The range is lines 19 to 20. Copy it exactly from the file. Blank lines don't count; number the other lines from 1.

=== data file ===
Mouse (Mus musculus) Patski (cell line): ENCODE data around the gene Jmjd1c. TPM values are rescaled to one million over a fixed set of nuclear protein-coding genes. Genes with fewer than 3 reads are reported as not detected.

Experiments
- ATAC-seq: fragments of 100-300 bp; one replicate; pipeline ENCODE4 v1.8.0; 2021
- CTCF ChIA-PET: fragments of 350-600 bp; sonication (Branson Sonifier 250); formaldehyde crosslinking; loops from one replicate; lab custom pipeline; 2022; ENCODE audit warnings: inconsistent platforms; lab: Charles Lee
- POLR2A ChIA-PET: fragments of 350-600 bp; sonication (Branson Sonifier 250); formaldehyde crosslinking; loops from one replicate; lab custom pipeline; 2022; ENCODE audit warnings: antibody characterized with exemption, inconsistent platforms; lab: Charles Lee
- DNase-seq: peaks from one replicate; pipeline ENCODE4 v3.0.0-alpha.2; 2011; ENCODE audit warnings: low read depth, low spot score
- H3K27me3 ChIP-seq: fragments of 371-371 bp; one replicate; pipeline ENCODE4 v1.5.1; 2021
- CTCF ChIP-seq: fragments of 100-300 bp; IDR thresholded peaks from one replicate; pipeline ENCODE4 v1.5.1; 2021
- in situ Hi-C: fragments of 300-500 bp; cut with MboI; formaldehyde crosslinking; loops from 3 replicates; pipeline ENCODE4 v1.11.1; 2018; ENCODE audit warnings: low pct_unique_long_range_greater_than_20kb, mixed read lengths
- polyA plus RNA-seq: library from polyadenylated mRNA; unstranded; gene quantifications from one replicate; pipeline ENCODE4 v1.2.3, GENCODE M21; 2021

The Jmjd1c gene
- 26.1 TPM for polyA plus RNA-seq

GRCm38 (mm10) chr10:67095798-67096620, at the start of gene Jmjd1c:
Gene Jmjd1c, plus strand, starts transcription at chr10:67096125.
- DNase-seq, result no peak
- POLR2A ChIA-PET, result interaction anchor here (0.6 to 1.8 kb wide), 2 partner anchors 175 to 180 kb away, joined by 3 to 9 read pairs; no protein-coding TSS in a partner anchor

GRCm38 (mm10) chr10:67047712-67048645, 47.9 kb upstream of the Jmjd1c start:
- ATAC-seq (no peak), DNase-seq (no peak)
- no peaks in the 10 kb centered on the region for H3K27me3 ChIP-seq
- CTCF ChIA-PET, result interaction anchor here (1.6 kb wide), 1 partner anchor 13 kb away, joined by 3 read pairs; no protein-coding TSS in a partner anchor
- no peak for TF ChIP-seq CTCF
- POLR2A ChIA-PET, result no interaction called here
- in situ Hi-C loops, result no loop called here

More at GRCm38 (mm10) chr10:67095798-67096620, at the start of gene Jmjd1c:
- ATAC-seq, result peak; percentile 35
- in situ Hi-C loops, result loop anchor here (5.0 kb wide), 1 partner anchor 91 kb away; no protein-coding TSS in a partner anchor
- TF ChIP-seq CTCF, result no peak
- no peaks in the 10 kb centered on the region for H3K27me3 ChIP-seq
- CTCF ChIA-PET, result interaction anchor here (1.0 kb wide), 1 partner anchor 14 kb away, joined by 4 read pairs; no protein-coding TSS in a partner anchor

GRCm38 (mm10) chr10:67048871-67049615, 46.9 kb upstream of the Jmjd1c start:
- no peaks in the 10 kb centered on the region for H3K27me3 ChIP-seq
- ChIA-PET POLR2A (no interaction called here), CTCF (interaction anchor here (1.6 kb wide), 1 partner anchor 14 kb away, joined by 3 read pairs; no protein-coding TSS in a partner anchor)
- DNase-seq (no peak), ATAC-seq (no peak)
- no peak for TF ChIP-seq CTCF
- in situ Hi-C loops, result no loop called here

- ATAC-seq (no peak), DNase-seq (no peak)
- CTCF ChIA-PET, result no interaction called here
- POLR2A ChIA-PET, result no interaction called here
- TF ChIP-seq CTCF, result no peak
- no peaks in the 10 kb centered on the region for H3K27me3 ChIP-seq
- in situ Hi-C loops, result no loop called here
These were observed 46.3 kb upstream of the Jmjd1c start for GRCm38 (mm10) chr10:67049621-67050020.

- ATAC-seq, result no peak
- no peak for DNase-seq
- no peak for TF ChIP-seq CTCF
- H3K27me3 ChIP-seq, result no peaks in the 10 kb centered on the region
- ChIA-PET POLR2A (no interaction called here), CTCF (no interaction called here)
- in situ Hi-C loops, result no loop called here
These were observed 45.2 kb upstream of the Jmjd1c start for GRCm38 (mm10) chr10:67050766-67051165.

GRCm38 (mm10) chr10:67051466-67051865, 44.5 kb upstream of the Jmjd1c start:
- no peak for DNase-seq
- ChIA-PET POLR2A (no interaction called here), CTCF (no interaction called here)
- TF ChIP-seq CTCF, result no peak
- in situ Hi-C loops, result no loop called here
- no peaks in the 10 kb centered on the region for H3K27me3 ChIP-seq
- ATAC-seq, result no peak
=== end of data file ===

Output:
- no peaks in the 10 kb centered on the region for H3K27me3 ChIP-seq
- CTCF ChIA-PET, result interaction anchor here (1.6 kb wide), 1 partner anchor 13 kb away, joined by 3 read pairs; no protein-coding TSS in a partner anchor